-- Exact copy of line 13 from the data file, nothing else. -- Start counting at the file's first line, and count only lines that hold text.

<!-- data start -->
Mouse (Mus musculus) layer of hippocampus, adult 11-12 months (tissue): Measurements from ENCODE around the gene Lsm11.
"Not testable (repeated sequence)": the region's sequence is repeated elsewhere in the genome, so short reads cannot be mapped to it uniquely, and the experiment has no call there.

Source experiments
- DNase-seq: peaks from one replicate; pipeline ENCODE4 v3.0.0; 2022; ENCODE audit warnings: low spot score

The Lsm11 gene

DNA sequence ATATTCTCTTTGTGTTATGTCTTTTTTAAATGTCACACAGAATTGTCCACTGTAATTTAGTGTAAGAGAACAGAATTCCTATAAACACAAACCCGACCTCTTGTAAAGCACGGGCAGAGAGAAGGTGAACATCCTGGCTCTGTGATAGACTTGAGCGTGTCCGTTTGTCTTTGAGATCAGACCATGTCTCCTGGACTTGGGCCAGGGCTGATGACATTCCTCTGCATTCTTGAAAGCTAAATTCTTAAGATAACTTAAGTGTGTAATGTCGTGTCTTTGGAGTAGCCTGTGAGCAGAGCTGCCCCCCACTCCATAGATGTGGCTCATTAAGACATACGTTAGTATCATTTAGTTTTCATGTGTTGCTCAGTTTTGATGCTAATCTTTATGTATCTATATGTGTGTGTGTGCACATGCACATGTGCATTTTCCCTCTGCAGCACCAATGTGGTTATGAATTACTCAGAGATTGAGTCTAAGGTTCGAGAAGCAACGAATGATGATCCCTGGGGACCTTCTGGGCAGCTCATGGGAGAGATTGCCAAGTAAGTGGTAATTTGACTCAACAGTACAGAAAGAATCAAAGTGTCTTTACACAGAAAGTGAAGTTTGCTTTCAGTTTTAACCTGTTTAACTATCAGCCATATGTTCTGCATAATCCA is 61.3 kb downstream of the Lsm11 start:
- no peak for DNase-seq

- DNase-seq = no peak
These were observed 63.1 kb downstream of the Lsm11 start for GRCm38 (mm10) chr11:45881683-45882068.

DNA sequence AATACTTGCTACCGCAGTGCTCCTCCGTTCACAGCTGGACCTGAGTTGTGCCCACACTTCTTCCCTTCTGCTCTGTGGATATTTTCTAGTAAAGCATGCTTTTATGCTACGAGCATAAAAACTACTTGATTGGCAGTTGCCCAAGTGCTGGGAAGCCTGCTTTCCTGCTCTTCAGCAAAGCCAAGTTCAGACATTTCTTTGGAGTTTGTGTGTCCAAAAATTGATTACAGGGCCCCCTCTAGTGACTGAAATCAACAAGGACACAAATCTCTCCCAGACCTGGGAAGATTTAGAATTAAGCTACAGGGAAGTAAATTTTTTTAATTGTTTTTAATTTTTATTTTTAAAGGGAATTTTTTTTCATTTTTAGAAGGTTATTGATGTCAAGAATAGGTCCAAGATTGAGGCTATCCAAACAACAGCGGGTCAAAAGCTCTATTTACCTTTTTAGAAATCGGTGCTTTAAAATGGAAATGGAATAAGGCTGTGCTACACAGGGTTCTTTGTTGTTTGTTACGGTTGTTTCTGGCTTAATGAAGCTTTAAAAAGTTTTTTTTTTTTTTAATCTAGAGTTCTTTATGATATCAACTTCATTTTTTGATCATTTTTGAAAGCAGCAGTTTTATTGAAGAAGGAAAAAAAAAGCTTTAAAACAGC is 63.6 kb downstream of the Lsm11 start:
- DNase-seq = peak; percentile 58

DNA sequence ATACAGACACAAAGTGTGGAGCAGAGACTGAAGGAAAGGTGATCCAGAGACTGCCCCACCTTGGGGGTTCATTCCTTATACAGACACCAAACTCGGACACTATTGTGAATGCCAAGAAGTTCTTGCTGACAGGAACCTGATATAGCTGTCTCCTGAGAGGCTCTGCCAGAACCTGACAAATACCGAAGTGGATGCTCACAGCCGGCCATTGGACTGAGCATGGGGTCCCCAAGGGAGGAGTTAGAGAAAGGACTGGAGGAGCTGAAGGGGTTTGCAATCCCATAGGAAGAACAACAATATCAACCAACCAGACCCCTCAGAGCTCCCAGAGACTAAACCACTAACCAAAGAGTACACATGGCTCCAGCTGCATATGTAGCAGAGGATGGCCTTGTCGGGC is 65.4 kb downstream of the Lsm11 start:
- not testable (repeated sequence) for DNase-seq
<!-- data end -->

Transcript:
- not testable (repeated sequence) for DNase-seq